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In 1,997 a group of professionals, leaders in Guatemala's civil society, came together to create the Commission for the Verification of Corporate Codes of Conduct (COVERCO).

COVERCO is a pioneering effort in the independent monitoring of working conditions in Guatemala's garment factories and agricultural export industries.



Consumers increasingly demand that the goods they buy be produced under decent working conditions. Businesses find that good working conditions stimulate increased quality and productivity. Corporations adopt Codes of Conduct as a public expression of the minimum standards that will be met in their own operations and by those in their supply chain.

Most Codes of Conduct commit to ensuring protection of the workforce in line with internationally recognized standards such as the International Labor Organization (ILO) Conventions in addition to requirements of national law.


•  Child, bonded or forced labor.

•  Freedom of association and collective bargaining.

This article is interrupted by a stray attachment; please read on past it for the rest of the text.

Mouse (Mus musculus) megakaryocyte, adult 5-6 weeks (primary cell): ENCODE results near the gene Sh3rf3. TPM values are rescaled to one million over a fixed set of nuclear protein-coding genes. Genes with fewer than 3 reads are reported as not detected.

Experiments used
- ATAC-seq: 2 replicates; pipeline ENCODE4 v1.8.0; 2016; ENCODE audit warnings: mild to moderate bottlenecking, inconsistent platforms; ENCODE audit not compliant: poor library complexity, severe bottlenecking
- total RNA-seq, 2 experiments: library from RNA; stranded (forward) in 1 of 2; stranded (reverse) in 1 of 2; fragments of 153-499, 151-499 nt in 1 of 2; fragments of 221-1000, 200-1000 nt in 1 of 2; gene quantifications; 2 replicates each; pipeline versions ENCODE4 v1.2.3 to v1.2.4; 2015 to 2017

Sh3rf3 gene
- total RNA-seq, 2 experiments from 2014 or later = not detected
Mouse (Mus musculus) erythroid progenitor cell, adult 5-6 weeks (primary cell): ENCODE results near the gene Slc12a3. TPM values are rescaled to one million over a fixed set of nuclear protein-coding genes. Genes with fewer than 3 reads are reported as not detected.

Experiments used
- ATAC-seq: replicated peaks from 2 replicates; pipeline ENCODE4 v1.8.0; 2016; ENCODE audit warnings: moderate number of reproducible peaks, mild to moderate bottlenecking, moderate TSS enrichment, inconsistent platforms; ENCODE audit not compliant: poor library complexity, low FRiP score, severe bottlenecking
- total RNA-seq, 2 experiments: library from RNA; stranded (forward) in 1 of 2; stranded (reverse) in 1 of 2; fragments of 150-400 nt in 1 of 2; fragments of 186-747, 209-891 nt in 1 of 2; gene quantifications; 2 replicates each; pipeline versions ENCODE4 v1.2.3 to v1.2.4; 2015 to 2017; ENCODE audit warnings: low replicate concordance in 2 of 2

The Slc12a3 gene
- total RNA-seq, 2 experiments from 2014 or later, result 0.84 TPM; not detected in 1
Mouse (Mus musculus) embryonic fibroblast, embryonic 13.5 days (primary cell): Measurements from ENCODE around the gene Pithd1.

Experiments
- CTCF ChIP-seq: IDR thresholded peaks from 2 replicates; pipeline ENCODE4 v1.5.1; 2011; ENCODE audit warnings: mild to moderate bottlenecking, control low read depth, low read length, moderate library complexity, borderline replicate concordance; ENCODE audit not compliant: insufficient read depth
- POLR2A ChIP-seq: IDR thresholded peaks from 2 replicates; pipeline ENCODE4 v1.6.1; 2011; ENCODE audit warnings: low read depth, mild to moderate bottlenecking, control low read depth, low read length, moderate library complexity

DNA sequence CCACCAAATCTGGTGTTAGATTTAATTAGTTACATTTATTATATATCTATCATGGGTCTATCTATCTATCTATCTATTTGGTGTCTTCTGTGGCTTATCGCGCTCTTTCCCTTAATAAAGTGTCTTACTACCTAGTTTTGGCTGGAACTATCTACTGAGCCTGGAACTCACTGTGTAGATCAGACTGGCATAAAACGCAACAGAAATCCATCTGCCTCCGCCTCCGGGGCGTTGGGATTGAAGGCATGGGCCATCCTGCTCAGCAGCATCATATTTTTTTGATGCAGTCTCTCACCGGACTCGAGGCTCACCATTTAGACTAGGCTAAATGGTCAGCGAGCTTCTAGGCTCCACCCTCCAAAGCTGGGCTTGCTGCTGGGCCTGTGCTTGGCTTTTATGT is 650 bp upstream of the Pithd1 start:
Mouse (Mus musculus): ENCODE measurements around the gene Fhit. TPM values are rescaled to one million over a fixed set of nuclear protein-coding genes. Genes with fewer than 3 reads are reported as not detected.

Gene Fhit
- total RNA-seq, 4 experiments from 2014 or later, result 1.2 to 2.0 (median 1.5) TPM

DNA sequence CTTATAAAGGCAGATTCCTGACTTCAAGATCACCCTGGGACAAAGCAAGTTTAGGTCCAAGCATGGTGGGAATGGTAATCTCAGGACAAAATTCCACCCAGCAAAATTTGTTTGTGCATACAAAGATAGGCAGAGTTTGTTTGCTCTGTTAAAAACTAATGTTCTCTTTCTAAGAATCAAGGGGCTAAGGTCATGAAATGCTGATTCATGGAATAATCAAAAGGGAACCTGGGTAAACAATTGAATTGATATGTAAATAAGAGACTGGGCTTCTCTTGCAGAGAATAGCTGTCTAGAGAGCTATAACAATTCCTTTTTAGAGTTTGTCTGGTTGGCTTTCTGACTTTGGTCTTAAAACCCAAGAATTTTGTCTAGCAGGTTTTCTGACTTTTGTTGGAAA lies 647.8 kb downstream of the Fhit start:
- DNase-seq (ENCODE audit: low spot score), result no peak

•  Health and safety conditions in the workplace.

•  Acceptable levels of wages and benefits.

•  Excessive working hours.

•  Non-discrimination.

•  Regular employment.

•  Harsh or inhumane treatment, sexual or other forms of abuse.

A Code of Conduct is a statement of intent. Like any business strategy, it needs adequate policies and procedures to ensure implementation. This process includes effective monitoring of compliance with the existing codes and remedial or corrective action when conditions fall short of the stated standard.

This study is different from most of COVERCO's work in that neither the Guatemalan coffee industry nor most major buyers hold themselves to a Code of Conduct.

This diagnostic study seeks to document the urgent need to create a culture of compliance in coffee and other agricultural export industries in Guatemala.

To date, COVERCO’s work has focused on the garment and agricultural export industries. 

Through independent monitoring and verification of Codes of Conduct, COVERCO seeks to foster a new vision of how business in Guatemala can be successful in the global economy while bringing greater benefits to workers, their communities, and all of society.

COVERCO believes that, to respond to the demands of global consumers and to thrive in the global economy, business  in Guatemala must develop a competitive advantage by providing decent working conditions in addition to product price and quality.


Many corporations have their own internal control systems to identify and rectify breaches of their Codes of Conduct.  In addition, many hire  accounting firms to audit the financial components of their Codes.  Increasingly, corporations are looking to independent monitors capable of providing a social and financial audit
that is both independent and recognized as independent by their consumers and by advocacy groups.